If research from RoSPA (those safety-obsessed people who allegedly sleep in high-vis pyjamas) is true, you might be best advised to forget all the dangers out on the open road and focus instead on the ones right next to you.
RoSPA’s analysis of a study in 2019 from the Department for Transport suggested that 3% of accidents were caused by distraction within drivers’ cars. That might sound piffling, but such data always comes with a flashing neon caveat: distraction-related collisions and prangs are hugely under-reported because it’s human nature to blame something – anything – especially if the true culprit is your spouse, child, or hugely impractical pandemic-purchased dog.
For better detail, look to the USA, where a fresh approach from the National highway Traffic Safety Administration was used to delineate this risk through a ‘100 Car Naturalistic Study’. Using fly-on-wall technology to follow the activities of 241 different drivers over the course of a year, some two million miles of analysis revealed 15 police-reported and 67 non-police crashes were recorded, as well as 761 near-crashes and 8,395 ‘incidents’. The bottom line was that 78% of crashes and 65% of near misses are down to some form of distraction.
Against this sinister mood music, I set off for our annual family holiday in Devon. If I were to draw up a personal list of driving challenges, I’d hit the uppercase lock for (and probably in this order): micro-bladdered children who want to stop at grim motorway services you’d otherwise avoid (to also demand fast food that’s less nutritious than the packaging in which it’s served); my wife, who is convinced every vehicle in the middle lane is about to career across our lane quicker than you can shout “winker”; my own inner traffic cop, who easily starts tutting and gestating at tailgaters, caravanners doing 61mph and people I’m stuck behind because they impudently drive at my speed. Above all this though, I’d say the biggest challenge, especially given a holiday is supposed to be fun, is maintaining a relaxed, composed in-car ambience – and thereby not becoming part of the distracted data.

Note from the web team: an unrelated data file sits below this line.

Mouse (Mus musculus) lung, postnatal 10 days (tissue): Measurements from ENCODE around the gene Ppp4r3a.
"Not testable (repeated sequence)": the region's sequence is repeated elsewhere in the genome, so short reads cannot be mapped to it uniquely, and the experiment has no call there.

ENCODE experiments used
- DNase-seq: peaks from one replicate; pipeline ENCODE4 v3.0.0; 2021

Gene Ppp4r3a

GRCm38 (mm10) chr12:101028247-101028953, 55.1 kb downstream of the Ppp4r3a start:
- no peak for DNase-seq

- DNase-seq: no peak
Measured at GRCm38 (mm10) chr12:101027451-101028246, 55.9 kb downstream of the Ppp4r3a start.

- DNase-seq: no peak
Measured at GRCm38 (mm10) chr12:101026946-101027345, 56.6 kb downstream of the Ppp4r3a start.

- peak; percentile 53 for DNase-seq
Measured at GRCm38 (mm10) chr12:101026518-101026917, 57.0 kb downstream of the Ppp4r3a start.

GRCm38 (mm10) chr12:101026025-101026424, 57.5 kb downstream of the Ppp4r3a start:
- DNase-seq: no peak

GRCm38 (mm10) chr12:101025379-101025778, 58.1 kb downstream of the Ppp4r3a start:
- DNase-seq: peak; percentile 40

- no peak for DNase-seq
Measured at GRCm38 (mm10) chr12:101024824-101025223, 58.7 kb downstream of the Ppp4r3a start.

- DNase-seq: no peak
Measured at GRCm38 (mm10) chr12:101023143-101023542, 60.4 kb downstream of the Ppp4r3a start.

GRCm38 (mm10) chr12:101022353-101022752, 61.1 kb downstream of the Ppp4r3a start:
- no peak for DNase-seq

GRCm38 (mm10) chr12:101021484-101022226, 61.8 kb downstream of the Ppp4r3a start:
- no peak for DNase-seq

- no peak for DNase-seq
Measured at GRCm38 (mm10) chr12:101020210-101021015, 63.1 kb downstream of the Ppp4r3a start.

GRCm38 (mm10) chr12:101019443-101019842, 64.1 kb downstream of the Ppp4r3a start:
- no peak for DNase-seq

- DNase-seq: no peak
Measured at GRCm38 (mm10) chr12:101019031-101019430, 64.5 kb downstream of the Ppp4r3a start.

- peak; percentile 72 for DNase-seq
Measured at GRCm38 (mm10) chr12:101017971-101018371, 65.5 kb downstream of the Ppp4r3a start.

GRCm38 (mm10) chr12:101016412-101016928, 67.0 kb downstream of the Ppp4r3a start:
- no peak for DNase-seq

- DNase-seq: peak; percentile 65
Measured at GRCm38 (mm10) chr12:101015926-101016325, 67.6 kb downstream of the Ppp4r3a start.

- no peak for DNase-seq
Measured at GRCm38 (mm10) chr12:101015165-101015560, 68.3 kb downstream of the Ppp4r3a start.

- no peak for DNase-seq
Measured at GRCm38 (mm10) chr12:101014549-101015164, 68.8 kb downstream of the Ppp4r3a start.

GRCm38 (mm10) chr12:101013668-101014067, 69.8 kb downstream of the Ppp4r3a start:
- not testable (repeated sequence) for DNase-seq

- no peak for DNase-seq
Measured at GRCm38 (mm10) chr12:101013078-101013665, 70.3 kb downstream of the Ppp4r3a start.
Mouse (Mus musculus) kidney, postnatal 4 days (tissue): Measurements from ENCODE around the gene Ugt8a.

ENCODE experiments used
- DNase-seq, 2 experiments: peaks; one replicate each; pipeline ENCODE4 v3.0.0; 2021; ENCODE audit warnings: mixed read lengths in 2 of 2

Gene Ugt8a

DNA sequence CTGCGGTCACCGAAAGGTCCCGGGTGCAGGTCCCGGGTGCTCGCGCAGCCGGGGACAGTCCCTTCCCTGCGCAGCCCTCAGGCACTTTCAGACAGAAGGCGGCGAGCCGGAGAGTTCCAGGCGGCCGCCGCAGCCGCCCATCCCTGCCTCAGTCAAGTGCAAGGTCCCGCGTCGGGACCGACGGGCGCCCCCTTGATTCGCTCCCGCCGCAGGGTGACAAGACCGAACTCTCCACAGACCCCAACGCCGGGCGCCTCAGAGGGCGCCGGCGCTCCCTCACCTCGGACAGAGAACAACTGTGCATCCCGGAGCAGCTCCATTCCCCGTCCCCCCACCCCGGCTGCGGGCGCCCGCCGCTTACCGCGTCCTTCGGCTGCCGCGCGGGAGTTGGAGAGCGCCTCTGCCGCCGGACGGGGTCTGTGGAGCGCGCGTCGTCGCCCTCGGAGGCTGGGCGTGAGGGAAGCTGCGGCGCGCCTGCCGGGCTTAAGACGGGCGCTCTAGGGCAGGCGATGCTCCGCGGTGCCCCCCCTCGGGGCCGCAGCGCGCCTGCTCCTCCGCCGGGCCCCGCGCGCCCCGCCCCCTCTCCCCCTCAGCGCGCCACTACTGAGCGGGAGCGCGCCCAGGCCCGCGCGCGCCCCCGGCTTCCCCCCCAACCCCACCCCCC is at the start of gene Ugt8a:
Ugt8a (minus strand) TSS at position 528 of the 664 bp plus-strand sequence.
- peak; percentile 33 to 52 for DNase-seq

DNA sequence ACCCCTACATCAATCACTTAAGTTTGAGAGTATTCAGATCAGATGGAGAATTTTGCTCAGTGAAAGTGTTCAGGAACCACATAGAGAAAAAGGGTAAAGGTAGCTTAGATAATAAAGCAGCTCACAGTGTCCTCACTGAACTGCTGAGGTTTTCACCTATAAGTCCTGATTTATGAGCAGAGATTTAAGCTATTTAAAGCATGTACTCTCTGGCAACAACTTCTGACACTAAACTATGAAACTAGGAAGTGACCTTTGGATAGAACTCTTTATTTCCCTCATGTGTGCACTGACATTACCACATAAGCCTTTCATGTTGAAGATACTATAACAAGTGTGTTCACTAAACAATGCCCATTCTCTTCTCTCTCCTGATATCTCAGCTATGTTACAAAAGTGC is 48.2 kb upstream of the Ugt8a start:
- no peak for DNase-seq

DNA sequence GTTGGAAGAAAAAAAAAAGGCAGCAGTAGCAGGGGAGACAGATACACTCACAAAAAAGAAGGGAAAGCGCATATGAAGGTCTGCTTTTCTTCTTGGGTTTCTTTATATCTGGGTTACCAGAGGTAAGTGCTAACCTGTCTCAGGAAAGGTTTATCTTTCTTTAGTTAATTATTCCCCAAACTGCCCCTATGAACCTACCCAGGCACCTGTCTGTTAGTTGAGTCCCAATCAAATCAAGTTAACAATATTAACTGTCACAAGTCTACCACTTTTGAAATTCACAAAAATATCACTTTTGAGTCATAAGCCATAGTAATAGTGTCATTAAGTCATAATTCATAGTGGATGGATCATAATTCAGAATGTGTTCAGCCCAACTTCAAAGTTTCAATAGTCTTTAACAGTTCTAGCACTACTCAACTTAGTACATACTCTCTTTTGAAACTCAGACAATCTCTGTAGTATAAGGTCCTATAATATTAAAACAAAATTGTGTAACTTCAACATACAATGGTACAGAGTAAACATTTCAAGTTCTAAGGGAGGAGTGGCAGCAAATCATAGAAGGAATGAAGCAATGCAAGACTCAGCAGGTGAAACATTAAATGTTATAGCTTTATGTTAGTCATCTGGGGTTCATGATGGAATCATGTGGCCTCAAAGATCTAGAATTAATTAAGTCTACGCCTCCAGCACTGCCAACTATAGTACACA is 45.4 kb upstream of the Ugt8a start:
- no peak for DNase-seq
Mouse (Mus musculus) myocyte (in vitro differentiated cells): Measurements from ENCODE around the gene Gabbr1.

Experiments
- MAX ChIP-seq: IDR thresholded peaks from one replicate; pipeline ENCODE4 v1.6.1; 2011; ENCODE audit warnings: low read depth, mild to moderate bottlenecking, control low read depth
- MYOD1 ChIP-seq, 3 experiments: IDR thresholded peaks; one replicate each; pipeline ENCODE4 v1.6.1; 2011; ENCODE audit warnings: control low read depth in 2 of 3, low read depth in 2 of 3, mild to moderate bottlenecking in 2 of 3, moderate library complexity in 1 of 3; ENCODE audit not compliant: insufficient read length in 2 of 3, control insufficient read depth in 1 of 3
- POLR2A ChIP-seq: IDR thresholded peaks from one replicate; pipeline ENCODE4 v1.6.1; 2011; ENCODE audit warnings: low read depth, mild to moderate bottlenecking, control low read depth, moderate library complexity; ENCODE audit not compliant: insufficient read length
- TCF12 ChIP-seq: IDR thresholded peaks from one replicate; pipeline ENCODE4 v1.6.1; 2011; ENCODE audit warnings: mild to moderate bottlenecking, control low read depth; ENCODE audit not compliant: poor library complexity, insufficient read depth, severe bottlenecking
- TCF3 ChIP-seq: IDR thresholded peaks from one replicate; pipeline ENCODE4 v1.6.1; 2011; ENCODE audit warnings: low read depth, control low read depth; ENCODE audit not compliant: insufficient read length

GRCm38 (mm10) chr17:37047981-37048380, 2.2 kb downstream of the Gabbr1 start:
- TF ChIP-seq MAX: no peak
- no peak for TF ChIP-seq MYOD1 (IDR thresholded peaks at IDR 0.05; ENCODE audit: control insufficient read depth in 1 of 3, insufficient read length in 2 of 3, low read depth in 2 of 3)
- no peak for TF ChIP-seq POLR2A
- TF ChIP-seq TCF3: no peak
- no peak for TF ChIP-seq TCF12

You can’t, of course, choose your family, but you can choose how you carry it. And if you want to identify what may be the best conveyance for hitting the English riviera, don’t ask me, just go and stand on a motorway bridge. To save you the journey, I’ll tell you here: it’s a VW Transporter, aka a Volksbus, now in generation 6.1 (a 2.0 TDI last gasp before the electrified ID.Buzz finally arrives) and happily being the default choice of beach lovers all the way back to the first doodle of the idea in 1947.
Ah, but it’s just a cult, you cry – Volkswagen’s Transporter is another badge fetish alongside Land Rover’s Defender, one for beach sports, the other for bloodsports. They’re overpriced and, let’s face it, a lot of noise about a van with windows. But you’d be missing the point. A van, firstly, is what any sprawling family needs. If you have children who like singalongs and adore each other’s company, you’ll be fine all the way to Mousehole in a Mini. Anything less harmonious, and a seating configuration for eight or nine across three rows, where your bundles of joy can be seated outside stabbing distance of each other, makes excellent sense.
A Transporter (as indeed does it’s pricier Caravelle and California camper siblings) is also distinctly elevated. In our tea towel nation where we jostle for breathing space among 31.7 million other vehicles, a few centimetres of upward mobility can spell the difference between a journey that’s boxed in or one that allows your gaze to roam to more distant horizons. Up here, the air is rarer. Visibility, it’s true, won’t much help with the Wessex’s oesophageal country lanes, but it does at least inspire some kind of confidence.
So these, along with the immense loadspace, are the bare-bones attributes of a VW van that make it as natural a fit for a great British staycation as money, or finance schemes, can buy. But you don’t have to spend the rather hefty price tag that a 6.1 model commands (they kick off at around £40k, the 148bhp SE model with DSG shift plus a few extras on test cost just over £50,000). No, previous incarnations of Volkswagen’s Transporter range, albeit buoyant in pricing even after 250,000 miles, abound. And to hybridise two very important public information messages, they all basically promise the same equation: space, grace, pace: they get transit done.